How To Bounce Back From Burnout

Photo shoot 1 - 3.jpg
How well I know with what burning intensity you live. You have experienced many lives already, including several you have shared with me- full rich lives from birth to death, and you just have to have these rest periods in between.
— Anaïs Nin

Last week I experienced a sharp glimpse into what my life used to be before I learned how to recognize and combat burnout. I was nearly sleepless for 5 nights, waking up with nightmares, voices resounding in my ears. Too much energy to sleep yet too little stamina to do much else. To do lists piled up. Shame and self-doubt set in. Fear of failure loomed over my head. I had pushed myself to the limit.
 
I’ve hit MAJOR burnout (like debilitating burnout) about 3 times in my life. Each time was a critical moment, a crisis, a breaking point where I had the choice to keep crashing or shift my way of living entirely.
 
Many of us don’t realize that our bodies speak – LOUDLY.

Not just telling you when you’re hungry or tired but also letting you know when you must. stop. now. - when something major needs to change. This can show up as fatigue, depression, autoimmune reactions, pain, sleepless nights, anxiety, and so much more.* These are often the cause of or at least related to trauma or other life circumstances that make things even worse.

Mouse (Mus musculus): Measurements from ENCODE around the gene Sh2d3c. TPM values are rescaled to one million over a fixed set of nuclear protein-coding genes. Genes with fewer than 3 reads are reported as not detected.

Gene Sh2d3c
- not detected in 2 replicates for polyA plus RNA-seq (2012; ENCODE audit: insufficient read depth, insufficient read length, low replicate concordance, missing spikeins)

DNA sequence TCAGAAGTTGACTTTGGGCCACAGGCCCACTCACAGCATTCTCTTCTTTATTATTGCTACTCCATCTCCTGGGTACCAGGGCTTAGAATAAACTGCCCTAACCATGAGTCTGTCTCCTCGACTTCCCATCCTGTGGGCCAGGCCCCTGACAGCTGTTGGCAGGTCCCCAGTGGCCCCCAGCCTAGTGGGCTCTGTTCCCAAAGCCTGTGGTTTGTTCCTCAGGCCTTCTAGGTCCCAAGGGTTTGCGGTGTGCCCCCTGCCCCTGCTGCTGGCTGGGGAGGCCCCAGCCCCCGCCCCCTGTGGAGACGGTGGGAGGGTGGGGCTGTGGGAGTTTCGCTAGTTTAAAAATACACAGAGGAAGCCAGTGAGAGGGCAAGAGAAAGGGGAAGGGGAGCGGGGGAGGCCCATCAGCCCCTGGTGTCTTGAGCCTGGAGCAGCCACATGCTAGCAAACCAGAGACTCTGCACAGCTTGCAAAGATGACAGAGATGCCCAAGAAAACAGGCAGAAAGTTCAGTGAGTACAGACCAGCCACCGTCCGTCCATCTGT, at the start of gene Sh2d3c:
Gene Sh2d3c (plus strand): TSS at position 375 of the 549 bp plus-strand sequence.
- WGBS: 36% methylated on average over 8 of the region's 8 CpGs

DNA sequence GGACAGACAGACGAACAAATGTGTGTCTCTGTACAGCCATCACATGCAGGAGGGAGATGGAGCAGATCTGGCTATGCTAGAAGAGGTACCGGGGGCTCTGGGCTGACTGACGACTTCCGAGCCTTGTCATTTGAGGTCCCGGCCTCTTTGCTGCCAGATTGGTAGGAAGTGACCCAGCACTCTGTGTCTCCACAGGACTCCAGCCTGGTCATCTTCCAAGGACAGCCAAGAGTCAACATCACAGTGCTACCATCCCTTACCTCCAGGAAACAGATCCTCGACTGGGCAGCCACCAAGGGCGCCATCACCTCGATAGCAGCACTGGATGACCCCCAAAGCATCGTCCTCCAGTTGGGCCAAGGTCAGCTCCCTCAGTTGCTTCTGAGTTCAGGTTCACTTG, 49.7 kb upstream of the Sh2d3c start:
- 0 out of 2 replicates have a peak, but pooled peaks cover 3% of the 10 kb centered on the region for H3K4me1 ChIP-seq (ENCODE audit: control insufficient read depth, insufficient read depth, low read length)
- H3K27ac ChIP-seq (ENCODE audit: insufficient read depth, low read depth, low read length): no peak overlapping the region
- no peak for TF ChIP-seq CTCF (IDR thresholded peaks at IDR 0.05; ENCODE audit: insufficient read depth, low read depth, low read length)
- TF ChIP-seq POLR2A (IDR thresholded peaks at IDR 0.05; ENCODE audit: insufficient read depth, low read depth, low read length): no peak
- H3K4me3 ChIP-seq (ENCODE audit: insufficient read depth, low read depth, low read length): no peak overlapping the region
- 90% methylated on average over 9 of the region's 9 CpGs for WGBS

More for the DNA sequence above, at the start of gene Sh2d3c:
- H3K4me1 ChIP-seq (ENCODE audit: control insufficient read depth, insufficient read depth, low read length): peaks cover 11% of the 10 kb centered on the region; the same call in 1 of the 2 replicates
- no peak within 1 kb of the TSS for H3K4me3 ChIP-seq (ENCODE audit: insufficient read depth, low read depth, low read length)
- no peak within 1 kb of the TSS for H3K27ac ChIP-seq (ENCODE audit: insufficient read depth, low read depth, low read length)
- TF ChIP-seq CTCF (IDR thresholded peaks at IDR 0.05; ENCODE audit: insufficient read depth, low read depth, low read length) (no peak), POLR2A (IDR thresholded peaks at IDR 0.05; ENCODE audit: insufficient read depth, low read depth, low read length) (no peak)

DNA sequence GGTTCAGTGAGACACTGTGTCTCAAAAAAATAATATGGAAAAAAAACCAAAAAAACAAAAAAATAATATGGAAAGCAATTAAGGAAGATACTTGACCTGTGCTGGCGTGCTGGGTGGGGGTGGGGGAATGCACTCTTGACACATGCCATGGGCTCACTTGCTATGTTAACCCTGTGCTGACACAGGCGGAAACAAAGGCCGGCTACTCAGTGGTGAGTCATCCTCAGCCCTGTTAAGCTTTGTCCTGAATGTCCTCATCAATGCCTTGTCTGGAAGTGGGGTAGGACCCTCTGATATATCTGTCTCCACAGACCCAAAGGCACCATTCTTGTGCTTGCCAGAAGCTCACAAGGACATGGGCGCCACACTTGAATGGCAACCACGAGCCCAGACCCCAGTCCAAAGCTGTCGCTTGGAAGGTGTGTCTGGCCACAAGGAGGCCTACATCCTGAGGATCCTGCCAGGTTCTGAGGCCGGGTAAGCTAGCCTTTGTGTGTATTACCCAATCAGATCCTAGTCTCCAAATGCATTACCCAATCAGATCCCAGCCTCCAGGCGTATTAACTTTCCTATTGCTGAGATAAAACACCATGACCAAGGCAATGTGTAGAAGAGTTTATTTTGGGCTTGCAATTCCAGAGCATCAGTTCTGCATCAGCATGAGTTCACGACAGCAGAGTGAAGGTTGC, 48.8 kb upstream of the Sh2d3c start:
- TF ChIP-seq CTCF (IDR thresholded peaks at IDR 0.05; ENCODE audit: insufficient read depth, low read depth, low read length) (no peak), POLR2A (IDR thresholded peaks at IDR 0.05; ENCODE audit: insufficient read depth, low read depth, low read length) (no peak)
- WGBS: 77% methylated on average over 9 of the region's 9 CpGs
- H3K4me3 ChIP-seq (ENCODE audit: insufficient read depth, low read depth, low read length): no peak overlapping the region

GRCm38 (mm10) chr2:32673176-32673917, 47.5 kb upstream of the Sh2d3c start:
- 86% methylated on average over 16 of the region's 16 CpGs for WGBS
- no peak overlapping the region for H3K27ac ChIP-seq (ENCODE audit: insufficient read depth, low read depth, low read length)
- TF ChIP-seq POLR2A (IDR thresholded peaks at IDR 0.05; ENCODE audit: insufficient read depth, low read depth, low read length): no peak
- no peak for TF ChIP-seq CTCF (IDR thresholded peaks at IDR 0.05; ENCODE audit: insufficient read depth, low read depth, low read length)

The first time I experienced burnout was in college. I thought that I had to be the “best”, that I had to graduate with honors and do a full independent social-cognitive research project. It essentially meant I was taking on a part time job on top of my part time job on top of my full course load. So I sacrificed everything to make it happen. No sleep + debilitating anxiety + boatloads of academic pressure + 8 shots of expresso a day = winding up in the clinic for dehydration after passing out. It felt like my brain was broken, I couldn’t think or function for weeks. I wound up completing my project with honors, but not without immense damage done to myself and all my relationships. It wasn’t worth it.

I promised that I would never let something feel so important that it could come between me and my health.